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Top 10 Risky Behaviors of Teen Drivers

The teenage years are an exciting time with new independence, later curfews and a physical independence in the form of a car—whether it’s as a new driver or as a passenger in a friend’s car. It’s a time that can be both liberating and frightening for parents.

Having a teen driver can turn a relatively laid-back parent into a hand-wringing, nail-biting nervous nelly. For me, it sometimes meant biting my tongue, reaching out to hold onto the seat, and the inevitable stomping of my foot on the non-existent brake.

Those tendencies to second-guess and worry are not wrong: Sixteen-year-olds have the highest crash rate of any age, and the worry isn’t just about drinking and driving. It’s also about the invasion of the digital world into every facet of our lives—including a moving automobile.

Here are ten dangers of teenage driving that we should be talking to our teen drivers about:

1. Texting.

While it seems obvious that this is dangerous and should be avoided, kids do it anyway. To be fair, it’s not just the kids. How many times are you at a red light and you glance at your phone? It’s just a quick text, right? Sending one quick text means taking your eyes off the road for at least six seconds. Count that out and see how long it really is. Believe it or not, our kids still learn from us. Monkey see, monkey do.

2. Using Apps.

Yes, even GPS. Google Maps, Waze, and even music apps are compelling because they are so useful. I can’t navigate my way out of a paper bag without GPS, yet, the applications are distracting, which also means dangerous.

3. Not Buckling Up.

I was surprised to find out that teens apparently do not use their seatbelts a lot of the time. Buckling up is the single most effective thing you can do to protect yourself in a crash. For most of us, it’s second nature, but according to Safe Kids Worldwide,more than half of the teens that die in car crashes were not wearing a seatbelt. Make sure buckling up is non-negotiable.

4. Not Speaking Up.

Our kids know the difference between safe and unsafe driving. They know—and feel in their gut–when it is not right; but many climb into the car with friends when they don’t feel safe. Or they don’t say anything when their friend isn’t driving safely. Most friends will listen when asked not to text, drink, or speed. Encourage your child to speak up if a driver of any age isn’t driving safely as well.

5. Too Many Passengers.

Many states have laws limiting the number of teens allowed in a car at once. I had no idea about this. A teen driver’s risk of death increases 44% when carrying one passenger under 21 according to AAA’s Safety Foundation. The risk doubles when carrying two under 21, and quadruples when carrying three or more.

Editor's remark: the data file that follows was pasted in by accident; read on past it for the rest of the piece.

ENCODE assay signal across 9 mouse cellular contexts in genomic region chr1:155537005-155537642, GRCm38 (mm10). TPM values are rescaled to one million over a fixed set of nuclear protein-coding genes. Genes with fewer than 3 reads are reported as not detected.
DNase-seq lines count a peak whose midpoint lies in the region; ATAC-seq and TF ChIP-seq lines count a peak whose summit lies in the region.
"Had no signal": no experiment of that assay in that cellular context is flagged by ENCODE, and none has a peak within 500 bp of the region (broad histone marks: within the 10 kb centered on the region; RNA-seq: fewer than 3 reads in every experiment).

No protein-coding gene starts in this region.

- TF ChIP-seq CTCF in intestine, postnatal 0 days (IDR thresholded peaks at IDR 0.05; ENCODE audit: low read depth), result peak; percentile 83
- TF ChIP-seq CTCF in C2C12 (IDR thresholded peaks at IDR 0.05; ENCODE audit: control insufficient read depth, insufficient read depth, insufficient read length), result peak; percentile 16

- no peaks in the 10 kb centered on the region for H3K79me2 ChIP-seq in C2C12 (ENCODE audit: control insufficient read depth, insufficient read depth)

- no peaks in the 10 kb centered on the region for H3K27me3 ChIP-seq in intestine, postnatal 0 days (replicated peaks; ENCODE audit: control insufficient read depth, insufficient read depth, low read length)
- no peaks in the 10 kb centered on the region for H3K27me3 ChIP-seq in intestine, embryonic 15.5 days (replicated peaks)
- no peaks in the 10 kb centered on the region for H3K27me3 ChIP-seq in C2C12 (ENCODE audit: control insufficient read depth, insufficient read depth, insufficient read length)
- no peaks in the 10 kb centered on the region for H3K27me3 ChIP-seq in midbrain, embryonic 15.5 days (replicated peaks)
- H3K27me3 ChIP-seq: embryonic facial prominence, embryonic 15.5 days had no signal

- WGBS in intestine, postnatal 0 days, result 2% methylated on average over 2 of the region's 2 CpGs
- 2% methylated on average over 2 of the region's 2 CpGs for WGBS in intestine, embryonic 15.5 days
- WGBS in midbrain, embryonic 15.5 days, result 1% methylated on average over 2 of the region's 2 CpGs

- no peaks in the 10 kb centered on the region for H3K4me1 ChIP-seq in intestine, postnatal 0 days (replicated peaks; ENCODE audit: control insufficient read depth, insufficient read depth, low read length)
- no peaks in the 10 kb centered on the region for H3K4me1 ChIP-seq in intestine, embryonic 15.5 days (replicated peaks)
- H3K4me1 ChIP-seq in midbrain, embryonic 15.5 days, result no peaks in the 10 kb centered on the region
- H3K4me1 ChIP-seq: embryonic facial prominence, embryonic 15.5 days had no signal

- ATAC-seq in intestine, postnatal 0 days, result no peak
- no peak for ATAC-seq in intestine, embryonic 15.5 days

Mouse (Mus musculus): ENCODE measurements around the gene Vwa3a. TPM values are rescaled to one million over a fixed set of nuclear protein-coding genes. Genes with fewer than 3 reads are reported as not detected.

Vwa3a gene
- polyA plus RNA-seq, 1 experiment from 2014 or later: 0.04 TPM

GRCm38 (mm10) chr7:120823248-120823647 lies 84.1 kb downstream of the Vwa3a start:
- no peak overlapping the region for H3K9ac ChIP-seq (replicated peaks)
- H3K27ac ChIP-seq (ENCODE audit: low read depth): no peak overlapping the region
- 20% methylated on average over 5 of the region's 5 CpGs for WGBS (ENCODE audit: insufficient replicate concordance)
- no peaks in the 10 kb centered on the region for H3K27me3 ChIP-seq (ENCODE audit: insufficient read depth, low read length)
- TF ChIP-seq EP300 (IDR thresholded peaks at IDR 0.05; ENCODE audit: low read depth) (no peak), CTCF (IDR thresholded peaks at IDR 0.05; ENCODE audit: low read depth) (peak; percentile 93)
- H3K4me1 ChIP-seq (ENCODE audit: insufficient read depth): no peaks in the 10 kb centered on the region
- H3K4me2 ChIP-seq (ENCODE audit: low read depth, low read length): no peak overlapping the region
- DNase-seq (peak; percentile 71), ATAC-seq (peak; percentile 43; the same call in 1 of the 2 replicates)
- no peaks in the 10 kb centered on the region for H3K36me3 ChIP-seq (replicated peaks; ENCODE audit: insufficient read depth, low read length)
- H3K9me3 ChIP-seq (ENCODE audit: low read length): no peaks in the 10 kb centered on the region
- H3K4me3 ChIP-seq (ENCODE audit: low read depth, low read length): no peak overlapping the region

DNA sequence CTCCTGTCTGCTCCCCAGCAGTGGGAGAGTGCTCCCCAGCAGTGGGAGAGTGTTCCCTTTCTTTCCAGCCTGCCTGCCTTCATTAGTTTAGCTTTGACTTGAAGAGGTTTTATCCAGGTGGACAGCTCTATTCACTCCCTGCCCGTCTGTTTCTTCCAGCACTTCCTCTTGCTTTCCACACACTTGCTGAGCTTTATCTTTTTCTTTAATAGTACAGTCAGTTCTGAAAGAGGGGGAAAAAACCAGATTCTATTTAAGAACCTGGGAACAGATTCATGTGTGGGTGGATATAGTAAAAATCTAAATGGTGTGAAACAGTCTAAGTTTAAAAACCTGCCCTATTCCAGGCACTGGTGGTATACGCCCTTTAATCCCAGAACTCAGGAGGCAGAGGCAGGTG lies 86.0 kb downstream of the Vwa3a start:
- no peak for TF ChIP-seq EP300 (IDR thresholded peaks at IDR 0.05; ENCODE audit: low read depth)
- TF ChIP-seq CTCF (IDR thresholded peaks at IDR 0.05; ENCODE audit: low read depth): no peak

6. Drinking and Driving.

We all know not to drink and drive, as do our kids. But alcohol affects our judgment, depth perception and motor skills required to drive safely. It’s easy to think you are fine when you aren’t. Parents can judge that easier—if only because we’ve been around longer. So for us, a designated driver is someone who hasn’t had anything to drink. For kids, it’s whoever is “basically” sober or had the least to drink. Between Uber, Lyft and taxis, there’s no reason to ever be in that situation. If your teen is going to a party, suggest he not drive—then there’s no temptation to drive home. Or tell him to call you and you will get him, no questions asked. If you don’t want to offer that, tell him to sleep over. Zero tolerance for drinking and driving. Zero.

7. Driving After Dark.

Given how bad my eyes are at night, I thought kids were safer than I am. But the risk of a fatal crash can be three times higher for teens than adults at night. This is primarily due to the visibility challenges, slower response time brought about by fatigue, and a lack of experience.It’s the quick decision making and risk assessment—teens don’t have the brain for that yet.

8. Speeding.

This one is not surprising. We’ve all seen teens go flying down the street at a hair-raising speed. More than 1/3 of teens killed in crashes were speeding according to Mothers Against Drunk Driving (MADD).

9. Driving While Stoned.

While this seems as obvious as driving drunk, it’s apparently not. Now that it’s legal in some states, teens assume it’s legal to drive after or while using it. Parents need to make sure their kids understand how wrong they are.

10. Being Young.

Teens can’t help this, but it’s still important to note. The crash risk does not begin decreasing until age 25. But, if we show our teens these quick tips, maybe it will help.

We can only communicate—we can’t drive for them.



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